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Amongst the teenagers I work with, there is perhaps no more beloved movie than Mean Girls, the 2004 Lindsay Lohan flick that hilariously portrays the cliquey world most high school girls live in. Although the movie is (slightly) exaggerated, any parent knows that hurt feelings and drama are a major part of teen relationships.

As a parent, how do you help  your daughter through this… without becoming too overprotective or ignoring her feelings? Successful parents take everything with a grain of salt, look for purpose in their daughter’s pain, and work hard to set a personal example.

1. Take everything with a grain of salt

The person who tells one side of a story seems right,
until someone else comes and asks questions.

Proverbs 18:17 (NCV)

Parents beware: whenever your teenage daughter seems like the innocent victim of other girls’ attitudes or actions, something is probably fishy. While the occasional random bully may appear in your daughter’s life, remember that the majority of girl drama has at least 2 sides—and you are only hearing one of them.

Your daughter needs a safe and neutral place where she can unload  her feelings. Comfort her and reassure her, but if you begin to feel your mother-bear instinct take over and you want to march over to those girls and give them a taste of their own medicine, you are probably going too far. Don’t let your daughter be a victim. Believing and indulging her emotions will not help her take responsibility and learn to handle difficult relationships, which is an important part of her social and emotional development.

Remember to stay calm and take your daughter’s stories with a proverbial grain of salt. Ask a lot of questions and try to understand the whole situation, so you can help her gain perspective.

2. Look for purpose in everything (and teach your daughter to do the same!)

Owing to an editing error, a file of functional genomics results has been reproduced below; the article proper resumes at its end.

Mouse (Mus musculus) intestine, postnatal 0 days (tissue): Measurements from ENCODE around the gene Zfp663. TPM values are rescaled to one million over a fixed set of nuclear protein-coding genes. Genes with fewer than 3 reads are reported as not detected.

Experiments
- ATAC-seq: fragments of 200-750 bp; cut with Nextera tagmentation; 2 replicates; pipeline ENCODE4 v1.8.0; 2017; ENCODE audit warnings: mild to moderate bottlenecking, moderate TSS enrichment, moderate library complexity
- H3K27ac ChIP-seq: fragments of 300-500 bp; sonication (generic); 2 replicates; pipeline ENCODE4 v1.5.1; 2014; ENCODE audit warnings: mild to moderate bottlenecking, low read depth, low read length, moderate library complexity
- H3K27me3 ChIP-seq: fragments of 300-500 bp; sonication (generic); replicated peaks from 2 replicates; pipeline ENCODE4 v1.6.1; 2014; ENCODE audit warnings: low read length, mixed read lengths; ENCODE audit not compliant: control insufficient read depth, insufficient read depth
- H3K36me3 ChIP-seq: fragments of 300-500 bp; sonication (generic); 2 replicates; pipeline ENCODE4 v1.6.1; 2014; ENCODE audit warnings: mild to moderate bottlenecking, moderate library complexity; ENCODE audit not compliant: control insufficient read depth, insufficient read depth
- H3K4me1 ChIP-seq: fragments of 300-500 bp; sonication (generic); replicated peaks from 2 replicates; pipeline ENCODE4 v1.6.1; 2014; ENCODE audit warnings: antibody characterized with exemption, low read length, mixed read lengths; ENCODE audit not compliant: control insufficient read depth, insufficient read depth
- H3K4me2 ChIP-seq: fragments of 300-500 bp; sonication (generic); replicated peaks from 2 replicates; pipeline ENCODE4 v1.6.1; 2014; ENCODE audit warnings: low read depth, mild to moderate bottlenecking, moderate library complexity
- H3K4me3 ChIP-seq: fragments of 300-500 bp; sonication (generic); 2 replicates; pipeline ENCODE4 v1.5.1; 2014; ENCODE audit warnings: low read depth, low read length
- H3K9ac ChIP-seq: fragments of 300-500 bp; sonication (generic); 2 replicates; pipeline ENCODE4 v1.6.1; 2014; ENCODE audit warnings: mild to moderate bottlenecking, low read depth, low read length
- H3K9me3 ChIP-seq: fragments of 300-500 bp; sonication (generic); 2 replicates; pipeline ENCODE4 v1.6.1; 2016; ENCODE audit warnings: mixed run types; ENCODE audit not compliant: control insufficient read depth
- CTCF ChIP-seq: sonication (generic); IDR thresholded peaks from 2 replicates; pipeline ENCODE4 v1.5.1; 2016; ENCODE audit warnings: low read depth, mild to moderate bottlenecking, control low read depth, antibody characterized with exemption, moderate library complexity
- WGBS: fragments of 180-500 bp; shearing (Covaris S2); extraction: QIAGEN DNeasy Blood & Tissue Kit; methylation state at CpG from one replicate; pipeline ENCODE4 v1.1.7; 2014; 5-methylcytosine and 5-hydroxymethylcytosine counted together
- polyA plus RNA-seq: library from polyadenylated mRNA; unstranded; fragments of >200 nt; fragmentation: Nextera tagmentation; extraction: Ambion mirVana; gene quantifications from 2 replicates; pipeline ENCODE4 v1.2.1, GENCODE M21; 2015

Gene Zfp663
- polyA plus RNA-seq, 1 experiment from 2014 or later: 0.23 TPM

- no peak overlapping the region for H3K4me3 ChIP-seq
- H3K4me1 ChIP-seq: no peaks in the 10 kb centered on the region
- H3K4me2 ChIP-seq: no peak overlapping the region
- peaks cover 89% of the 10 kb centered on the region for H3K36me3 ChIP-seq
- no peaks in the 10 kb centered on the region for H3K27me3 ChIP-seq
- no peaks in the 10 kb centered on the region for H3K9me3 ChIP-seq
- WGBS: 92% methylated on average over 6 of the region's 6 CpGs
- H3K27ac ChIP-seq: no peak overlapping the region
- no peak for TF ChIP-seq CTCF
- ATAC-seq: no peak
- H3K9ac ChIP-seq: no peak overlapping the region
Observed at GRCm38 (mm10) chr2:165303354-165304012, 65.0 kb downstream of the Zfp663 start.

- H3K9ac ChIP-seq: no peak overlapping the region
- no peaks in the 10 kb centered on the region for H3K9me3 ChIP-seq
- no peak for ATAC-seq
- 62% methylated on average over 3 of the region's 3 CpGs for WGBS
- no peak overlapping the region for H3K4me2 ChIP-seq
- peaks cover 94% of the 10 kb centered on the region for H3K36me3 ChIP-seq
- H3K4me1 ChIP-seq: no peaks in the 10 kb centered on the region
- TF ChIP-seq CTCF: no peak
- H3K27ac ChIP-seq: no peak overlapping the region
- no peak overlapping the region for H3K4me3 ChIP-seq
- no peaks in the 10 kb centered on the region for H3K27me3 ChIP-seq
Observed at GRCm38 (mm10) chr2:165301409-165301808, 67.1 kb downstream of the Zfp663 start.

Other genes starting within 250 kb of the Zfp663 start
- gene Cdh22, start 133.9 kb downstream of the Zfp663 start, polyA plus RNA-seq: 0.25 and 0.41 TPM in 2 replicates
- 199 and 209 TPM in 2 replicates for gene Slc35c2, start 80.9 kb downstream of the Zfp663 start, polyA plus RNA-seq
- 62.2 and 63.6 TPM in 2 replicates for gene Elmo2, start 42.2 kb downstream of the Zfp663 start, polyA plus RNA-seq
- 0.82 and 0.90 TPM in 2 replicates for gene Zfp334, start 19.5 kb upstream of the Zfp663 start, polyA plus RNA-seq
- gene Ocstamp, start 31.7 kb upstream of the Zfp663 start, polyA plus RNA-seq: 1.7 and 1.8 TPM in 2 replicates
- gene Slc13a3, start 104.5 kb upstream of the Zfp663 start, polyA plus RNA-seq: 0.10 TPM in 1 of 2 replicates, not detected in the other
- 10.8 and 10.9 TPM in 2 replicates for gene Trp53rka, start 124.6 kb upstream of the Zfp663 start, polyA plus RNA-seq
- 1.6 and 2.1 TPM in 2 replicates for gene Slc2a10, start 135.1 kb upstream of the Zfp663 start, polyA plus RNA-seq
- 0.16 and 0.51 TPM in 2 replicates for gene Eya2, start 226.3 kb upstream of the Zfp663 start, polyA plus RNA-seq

Some of life’s most important lessons begin with pain and hurt feelings. When asked how parents can encourage their kids to get involved in causes they care about, Nancy Lublin, CEO of, says:

Don’t ask, What do you like? Instead, ask, What makes you mad? What would you change if you could?

She points out that the things that make us mad and cause us pain are the very things that can motivate us to change the world we live in.

We know that in everything God works for the good of those who love him.

Romans 8:28 (NCV)

In the Bible we see that God has a good purpose in everything that happens to us. He uses the challenges in our lives to transform us into the people we are supposed to become. Friends who hurt us and betray us teach us to speak up for ourselves, be merciful, and ultimately desire a more stable friendship with the God who will never leave us.

When your daughter is having a difficult time in her relationships, work on giving her a bigger vision of who God is trying to help her become –  perhaps a courageous and compassionate leader who really makes a difference in the world. Help her see ways she can change and be victorious, regardless of how others treat her.

3. Set the example

So you should obey and follow whatever they tell you, but their lives are not good examples for you to follow. They tell you to do things, but they themselves don’t do them.

Matthew 23:3 (NCV)

One of the best things any of us can do to help a teenager with their relationships is to look at our own personal example. Here are some helpful questions to ask ourselves:

  • How do you handle when someone hurts your feelings, or treats you unfairly?
  • If your daughter followed your example in vulnerability, honesty, and forgiveness, where would she be?
  • Do you persevere in relationships that are difficult, or give up and settle for being distant?

Nurturing your own relationships will not only give your daughter a positive example to follow, but it will also relieve you. You’ll realize other parents face the same battles and you will even be able to trade insights on how to help your kids.

Set up time to grab coffee or hang out with friends of your own, and resolve any relationships that need mending. Your daughter will notice and you will feel much happier!

Written by

Amy Query

Amy Query is an editor of BACC Inspire and avid reader. She studied psychology at the University of California, Berkeley, and has over a decade of experience in mentoring, counseling and community organizing.